Sun Herald, August 12

The countries of ASEAN, the Association of South-East Asian Nations, include chess growth areas such as Vietnam, Indonesia and the Philippines but other ASEAN members have shown minimal interest in the royal game. 

Brunei Darussalam, an oil-rich country of 300,000 situated on the northern tip of Borneo, has long been regarded as a chess minnow but recent events may begin to change that status. 

As part of an ambitious 10 year plan aimed at eventually producing a Brunei Grandmaster, last week Brunei hosted the first ASEAN Open Championship and many were pleasantly surprised by the results. 

Played in the luxurious Orchid Garden Hotel and featuring stunning opening and closing ceremonies, the tournament was attended by many school groups who watched intently as the field of 82, including 5 Grandmasters and 7 International Masters, fought for the ASEAN title. 

With most of the GMs struggling for form, this writer was able to take able to take an early lead in Brunei and hang on to it until the finish. 

The tournament was an impressive debut for the Brunei organisers, many of whom are currently Brunei's best players. 

Keen to inspire a new generation and create a world class Brunei player, the locals were particularly impressed by Indonesia's Susanto Megaranto.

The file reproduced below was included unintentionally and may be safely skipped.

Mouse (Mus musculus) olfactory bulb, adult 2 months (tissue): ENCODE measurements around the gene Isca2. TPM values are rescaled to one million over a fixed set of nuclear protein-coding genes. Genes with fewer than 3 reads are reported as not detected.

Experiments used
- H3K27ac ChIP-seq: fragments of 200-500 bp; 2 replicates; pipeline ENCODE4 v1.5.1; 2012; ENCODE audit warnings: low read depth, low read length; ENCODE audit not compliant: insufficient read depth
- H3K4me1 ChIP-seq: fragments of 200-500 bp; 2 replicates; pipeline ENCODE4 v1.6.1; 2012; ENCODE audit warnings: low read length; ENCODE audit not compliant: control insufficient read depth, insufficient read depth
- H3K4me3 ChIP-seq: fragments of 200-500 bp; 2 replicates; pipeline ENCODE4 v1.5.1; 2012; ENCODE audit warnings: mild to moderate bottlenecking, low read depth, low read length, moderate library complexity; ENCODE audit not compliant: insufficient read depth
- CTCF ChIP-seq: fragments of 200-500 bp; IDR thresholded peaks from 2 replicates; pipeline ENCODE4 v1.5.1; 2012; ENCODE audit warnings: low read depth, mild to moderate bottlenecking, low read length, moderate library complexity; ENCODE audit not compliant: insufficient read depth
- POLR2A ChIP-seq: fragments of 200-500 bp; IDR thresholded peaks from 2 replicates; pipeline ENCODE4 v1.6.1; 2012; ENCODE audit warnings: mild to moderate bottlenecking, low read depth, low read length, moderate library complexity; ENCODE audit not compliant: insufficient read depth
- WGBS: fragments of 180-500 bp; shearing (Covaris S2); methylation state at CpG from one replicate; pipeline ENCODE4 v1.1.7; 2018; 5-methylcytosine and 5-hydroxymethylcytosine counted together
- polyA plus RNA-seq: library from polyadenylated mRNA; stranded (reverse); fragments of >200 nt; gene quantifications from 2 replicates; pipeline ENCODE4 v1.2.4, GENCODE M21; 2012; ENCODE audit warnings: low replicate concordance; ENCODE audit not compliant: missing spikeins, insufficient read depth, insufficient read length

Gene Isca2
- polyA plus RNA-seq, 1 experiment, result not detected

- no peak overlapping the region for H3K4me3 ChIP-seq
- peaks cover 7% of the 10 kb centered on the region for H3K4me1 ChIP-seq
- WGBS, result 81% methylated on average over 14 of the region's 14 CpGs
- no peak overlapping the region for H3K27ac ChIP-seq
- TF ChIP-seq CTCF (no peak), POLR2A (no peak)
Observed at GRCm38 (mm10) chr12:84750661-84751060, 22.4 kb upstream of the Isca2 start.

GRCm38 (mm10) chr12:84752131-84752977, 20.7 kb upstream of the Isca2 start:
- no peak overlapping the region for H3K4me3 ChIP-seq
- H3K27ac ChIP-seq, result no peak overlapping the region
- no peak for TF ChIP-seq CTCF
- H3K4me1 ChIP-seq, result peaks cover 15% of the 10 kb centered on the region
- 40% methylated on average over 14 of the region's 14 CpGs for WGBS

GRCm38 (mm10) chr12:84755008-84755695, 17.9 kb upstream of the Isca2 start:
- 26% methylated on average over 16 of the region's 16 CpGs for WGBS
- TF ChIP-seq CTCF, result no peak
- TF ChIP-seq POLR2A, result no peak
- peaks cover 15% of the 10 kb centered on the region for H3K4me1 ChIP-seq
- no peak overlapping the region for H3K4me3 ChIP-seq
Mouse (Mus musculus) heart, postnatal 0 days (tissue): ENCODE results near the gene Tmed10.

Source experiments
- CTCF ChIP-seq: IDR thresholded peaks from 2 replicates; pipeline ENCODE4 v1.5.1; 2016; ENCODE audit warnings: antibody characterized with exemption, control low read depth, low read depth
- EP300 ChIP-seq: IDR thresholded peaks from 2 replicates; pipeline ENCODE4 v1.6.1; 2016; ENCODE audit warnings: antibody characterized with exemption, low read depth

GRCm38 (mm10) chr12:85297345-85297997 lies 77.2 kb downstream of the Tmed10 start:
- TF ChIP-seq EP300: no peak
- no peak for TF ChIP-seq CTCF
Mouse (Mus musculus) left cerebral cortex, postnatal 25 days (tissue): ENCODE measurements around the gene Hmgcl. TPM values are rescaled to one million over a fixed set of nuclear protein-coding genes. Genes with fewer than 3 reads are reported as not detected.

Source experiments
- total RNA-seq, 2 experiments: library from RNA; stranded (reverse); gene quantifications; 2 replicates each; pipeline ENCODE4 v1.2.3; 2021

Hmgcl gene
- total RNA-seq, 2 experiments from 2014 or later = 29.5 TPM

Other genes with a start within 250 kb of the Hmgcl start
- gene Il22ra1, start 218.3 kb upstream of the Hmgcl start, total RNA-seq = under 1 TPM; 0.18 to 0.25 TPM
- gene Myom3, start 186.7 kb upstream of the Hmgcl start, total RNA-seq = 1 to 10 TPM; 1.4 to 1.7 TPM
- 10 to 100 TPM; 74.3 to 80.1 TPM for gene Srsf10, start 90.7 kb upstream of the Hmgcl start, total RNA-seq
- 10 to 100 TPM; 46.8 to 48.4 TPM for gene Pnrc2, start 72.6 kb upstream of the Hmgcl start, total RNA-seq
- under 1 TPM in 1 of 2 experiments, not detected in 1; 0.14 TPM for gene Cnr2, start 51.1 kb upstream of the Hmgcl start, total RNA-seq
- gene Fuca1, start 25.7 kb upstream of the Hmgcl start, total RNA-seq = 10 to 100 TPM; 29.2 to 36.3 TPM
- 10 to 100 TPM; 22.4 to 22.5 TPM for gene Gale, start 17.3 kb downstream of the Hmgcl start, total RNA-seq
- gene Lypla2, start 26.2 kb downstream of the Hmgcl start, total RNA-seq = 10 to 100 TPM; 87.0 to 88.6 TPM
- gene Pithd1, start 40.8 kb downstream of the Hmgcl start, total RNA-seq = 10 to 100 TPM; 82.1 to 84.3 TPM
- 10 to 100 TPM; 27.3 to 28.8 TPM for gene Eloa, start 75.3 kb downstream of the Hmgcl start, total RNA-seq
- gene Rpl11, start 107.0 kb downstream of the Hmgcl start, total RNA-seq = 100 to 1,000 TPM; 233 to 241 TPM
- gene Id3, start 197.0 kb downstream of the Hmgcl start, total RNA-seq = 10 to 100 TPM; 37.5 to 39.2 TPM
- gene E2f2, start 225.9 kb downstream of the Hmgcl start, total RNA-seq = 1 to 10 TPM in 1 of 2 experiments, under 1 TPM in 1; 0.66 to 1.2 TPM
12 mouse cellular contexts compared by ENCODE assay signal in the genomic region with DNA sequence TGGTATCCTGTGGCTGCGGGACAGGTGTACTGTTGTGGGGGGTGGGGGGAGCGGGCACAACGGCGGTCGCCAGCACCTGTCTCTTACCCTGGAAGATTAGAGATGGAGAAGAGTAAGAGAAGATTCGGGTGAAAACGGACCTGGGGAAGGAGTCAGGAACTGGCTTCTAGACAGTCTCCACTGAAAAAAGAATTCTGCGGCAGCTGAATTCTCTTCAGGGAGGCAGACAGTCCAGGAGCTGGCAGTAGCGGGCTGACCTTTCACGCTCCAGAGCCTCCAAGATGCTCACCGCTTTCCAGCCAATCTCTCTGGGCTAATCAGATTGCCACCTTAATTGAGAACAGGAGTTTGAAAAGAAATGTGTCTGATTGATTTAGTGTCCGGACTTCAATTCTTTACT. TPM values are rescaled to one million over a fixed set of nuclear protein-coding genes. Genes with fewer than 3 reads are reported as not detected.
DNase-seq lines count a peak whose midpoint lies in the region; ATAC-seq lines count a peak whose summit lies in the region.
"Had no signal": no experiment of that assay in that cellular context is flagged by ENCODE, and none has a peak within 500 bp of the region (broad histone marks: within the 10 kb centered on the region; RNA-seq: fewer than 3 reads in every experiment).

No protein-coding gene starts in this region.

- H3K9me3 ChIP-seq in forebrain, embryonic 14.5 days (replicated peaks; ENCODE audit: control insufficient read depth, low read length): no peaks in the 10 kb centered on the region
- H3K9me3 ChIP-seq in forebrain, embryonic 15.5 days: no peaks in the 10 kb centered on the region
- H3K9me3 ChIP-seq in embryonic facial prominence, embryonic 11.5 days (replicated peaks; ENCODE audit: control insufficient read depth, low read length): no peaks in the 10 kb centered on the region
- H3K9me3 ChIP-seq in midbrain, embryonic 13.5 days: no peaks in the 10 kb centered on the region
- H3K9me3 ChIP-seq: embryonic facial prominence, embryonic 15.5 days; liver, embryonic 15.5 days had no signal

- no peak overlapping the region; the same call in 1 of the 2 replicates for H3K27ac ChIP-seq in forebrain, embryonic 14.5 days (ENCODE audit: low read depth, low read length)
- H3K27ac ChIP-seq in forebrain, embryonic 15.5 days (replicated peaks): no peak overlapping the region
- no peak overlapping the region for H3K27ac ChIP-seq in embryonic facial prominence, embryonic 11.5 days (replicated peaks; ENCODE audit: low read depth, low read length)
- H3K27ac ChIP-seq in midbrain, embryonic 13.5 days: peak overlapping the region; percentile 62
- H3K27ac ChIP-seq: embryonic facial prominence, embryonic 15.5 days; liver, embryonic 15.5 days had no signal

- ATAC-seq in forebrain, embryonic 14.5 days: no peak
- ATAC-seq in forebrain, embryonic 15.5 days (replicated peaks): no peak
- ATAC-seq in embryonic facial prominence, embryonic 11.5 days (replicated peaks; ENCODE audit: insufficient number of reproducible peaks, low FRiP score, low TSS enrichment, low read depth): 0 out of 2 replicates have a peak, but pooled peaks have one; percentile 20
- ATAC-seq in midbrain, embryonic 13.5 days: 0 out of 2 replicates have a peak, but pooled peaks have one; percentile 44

The 13-year-old rising star from Jakarta beat the top seed and narrowly missed his first IM result but came unstuck against the tournament winner in the following game. 

Brunei 2001 
White: I.Rogers 
Black: S.Megaranto 
Opening: Caro-Kann 
1.e4 c6 2.d4 d5 3.exd5 cxd5 4.Bd3 Nc6 5.c3 Nf6 6.Bf4 e6?!
Played twice before by Megaranto, this dooms Black's bishop on c8 to a difficult life. 7.Nf3 Bd6 8.Bg3 0-0 9.Nbd2 b6 10.0-0 Bb7 10...Bxg3 would avoid some of the ensuing problems. 11.Ne5 Bxe5 12.dxe5 Nd7 13.Re1 Nc5 14.Bc2 d4!? 15.Qh5 d3 16.Bd1 a5?! 17.Bh4 Qc7?! Black fails to foresee the coming storm. 17...Ne7 18.Re3 Qd5 19.Bf3 Qd7 was necessary. 18.Re3! Ne7 19.Rh3 h6

20.Bf6! Nf5 20...Ng6 loses to 21.Bxg7! Nf4 22.Qxh6. 21.Bg4! Nd7 21...g6 traps the White queen, to no avail in view of 22.Qxh6 Nxh6 23.Rxh6 with checkmate to follow. 22.Bxf5 Nxf6 23.exf6 Qf4 24.Rg3! exf5 25.Rxg7+ Kh8 26.g3 Qxd2 27.Qxf5 1-0

 ASEAN International Open Brunei Leading final scores (82 players, 9 rounds): 

1. I.Rogers(Aus) 7.5; 
2eq. Juswanto(Ina), Antonio(Phi) 7; 
4eq. Nguyen Thanh Son(Vie), Boricsek(Hun), Senador(Phi) 6.5; 
7eq. Villamayor(Phi), Nguyen Ahn Dung(Vie), Megaranto(Ina), Sitanggang(Ina), Ginting(Ina), Irwanto(Ina), Mariano(Phi), Chuah(Mas) 6. 

GM Classic Biel, Switzerland Final scores: 
1.Korchnoi(Swi) 6/10; 2.Svidler(Rus) 5.5; 3.Gelfand(Isr) 5; 4eq.Lautier(Fra), Pellettier(Swi), Grischuk(Rus) 4.5.